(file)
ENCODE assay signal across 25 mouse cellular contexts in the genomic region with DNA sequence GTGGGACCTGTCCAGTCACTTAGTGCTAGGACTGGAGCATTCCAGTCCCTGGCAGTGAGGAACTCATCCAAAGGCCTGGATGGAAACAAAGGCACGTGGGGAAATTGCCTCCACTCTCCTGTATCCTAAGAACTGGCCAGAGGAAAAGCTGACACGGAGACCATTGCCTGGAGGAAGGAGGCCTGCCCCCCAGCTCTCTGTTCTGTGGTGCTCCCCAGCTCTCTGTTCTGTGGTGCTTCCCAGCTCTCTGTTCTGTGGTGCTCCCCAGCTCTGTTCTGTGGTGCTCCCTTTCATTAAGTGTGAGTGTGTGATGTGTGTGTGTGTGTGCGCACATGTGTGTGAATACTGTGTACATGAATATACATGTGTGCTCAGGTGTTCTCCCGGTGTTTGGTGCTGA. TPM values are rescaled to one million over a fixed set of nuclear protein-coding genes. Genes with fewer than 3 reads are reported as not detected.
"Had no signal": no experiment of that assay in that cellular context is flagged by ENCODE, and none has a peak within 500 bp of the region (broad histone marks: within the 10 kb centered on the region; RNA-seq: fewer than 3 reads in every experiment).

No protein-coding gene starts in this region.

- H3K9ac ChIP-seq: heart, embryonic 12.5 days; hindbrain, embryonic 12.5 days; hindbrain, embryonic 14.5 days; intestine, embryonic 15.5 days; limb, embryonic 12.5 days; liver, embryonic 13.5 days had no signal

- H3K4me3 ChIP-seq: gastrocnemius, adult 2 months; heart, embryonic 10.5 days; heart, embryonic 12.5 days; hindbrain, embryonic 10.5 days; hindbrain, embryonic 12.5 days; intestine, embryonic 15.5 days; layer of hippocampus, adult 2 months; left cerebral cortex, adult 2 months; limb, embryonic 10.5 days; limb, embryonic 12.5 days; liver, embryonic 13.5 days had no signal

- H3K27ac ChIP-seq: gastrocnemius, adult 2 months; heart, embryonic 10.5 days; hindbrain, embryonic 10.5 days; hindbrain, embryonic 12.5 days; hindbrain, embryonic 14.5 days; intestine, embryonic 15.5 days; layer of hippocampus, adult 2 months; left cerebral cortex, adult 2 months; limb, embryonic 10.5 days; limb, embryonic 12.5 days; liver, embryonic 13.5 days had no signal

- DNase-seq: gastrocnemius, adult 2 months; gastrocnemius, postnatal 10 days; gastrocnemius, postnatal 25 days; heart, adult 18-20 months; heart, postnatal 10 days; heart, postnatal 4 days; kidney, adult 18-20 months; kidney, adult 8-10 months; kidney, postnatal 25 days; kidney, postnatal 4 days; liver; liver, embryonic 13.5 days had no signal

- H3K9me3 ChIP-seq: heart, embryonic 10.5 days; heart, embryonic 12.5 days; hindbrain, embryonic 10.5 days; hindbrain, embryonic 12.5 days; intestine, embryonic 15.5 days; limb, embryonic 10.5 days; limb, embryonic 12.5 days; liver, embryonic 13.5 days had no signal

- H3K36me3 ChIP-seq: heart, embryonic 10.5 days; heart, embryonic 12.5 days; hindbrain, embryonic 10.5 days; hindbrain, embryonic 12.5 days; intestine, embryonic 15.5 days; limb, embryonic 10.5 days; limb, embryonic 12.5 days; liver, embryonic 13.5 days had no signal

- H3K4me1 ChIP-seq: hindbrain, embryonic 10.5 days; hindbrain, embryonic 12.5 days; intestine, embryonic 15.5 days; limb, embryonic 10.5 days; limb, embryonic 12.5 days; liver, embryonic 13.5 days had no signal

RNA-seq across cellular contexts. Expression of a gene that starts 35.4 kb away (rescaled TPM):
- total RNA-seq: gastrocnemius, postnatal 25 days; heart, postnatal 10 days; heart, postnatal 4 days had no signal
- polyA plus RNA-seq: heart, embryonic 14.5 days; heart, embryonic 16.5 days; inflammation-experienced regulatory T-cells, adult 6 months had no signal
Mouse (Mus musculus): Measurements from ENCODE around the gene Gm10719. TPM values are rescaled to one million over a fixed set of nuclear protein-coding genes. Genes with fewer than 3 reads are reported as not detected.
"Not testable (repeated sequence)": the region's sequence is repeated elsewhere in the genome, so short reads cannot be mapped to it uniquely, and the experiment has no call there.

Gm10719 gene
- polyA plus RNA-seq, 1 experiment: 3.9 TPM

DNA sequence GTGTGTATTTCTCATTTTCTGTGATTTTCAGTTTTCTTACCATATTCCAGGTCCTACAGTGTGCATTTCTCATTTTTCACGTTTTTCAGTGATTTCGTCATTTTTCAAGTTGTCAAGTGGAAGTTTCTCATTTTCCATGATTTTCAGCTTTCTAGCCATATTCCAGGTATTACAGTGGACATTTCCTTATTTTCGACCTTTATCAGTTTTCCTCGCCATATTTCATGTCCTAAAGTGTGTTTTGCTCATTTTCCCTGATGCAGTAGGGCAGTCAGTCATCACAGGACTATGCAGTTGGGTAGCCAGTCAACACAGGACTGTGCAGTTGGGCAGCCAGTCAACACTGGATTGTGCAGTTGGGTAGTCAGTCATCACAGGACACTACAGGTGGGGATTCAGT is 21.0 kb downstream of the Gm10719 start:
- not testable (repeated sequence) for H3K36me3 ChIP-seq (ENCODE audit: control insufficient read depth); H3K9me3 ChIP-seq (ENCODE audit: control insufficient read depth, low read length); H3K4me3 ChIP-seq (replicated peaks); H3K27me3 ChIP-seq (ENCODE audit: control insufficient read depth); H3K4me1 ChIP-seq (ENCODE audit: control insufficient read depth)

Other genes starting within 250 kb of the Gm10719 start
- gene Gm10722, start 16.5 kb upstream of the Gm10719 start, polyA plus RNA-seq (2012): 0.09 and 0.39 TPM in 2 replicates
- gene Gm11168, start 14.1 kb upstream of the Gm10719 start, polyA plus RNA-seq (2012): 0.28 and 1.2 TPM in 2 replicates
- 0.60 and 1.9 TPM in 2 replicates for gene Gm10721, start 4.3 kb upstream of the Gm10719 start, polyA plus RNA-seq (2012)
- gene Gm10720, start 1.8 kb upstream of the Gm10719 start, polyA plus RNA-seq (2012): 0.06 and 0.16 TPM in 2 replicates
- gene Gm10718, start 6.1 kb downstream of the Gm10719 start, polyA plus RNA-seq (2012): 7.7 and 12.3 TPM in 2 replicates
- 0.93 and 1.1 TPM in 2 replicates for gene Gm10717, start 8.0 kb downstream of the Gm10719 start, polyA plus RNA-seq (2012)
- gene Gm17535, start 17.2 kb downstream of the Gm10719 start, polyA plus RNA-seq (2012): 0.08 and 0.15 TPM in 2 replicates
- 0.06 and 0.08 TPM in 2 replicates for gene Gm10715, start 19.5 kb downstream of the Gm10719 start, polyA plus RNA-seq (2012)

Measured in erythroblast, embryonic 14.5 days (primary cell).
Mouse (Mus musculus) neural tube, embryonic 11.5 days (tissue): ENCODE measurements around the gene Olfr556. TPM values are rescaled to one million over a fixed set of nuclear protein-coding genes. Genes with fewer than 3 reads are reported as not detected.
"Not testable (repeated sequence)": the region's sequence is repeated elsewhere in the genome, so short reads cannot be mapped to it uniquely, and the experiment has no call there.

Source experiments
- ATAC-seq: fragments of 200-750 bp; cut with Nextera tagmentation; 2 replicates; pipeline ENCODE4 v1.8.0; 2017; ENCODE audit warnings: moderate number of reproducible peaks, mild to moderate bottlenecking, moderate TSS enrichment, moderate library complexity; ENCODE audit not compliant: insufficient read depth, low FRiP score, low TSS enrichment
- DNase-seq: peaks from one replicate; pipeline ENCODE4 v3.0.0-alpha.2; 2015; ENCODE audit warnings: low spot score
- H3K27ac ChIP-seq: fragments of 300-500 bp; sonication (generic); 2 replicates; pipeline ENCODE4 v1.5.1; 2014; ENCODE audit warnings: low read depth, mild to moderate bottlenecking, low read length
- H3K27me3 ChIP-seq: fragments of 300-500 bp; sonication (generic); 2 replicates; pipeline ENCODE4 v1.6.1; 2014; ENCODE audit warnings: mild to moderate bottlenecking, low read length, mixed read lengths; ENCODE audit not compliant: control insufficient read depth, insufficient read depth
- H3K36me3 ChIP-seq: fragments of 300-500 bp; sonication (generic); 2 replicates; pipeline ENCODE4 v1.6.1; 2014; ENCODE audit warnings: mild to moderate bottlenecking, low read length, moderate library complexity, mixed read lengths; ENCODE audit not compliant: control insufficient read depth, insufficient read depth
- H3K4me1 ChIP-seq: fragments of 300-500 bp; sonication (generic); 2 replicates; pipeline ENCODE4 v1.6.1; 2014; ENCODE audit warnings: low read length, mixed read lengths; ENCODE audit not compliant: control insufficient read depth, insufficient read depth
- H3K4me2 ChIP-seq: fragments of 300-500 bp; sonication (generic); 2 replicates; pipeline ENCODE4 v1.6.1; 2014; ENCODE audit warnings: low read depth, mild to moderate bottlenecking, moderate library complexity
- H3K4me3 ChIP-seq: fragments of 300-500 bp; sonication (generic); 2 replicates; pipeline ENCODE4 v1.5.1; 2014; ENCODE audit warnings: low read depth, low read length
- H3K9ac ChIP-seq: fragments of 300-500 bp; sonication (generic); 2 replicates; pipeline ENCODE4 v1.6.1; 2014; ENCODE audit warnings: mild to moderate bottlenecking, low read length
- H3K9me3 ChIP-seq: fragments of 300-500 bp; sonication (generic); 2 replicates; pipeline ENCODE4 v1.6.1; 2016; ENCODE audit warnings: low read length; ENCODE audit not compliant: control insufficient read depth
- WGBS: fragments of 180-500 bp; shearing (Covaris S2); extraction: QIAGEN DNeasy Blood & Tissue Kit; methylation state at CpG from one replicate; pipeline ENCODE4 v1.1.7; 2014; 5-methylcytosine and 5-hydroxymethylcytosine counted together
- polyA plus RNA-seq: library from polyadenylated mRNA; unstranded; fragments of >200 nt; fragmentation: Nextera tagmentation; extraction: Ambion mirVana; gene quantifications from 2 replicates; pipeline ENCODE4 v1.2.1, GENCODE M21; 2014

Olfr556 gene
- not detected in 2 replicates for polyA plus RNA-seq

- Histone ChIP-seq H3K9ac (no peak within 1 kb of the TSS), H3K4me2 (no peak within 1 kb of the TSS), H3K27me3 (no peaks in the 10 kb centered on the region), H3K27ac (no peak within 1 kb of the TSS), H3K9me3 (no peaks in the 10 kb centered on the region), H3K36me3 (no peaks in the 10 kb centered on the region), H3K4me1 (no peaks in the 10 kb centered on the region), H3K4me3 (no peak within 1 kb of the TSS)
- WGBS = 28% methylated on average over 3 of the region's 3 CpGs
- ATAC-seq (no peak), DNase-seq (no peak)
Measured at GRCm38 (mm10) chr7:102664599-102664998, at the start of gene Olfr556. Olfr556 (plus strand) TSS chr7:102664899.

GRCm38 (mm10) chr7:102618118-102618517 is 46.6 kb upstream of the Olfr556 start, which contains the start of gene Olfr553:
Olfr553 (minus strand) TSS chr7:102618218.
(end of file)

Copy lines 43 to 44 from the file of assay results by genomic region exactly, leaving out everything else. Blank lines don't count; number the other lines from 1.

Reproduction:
- WGBS: fragments of 180-500 bp; shearing (Covaris S2); extraction: QIAGEN DNeasy Blood & Tissue Kit; methylation state at CpG from one replicate; pipeline ENCODE4 v1.1.7; 2014; 5-methylcytosine and 5-hydroxymethylcytosine counted together
- polyA plus RNA-seq: library from polyadenylated mRNA; unstranded; fragments of >200 nt; fragmentation: Nextera tagmentation; extraction: Ambion mirVana; gene quantifications from 2 replicates; pipeline ENCODE4 v1.2.1, GENCODE M21; 2014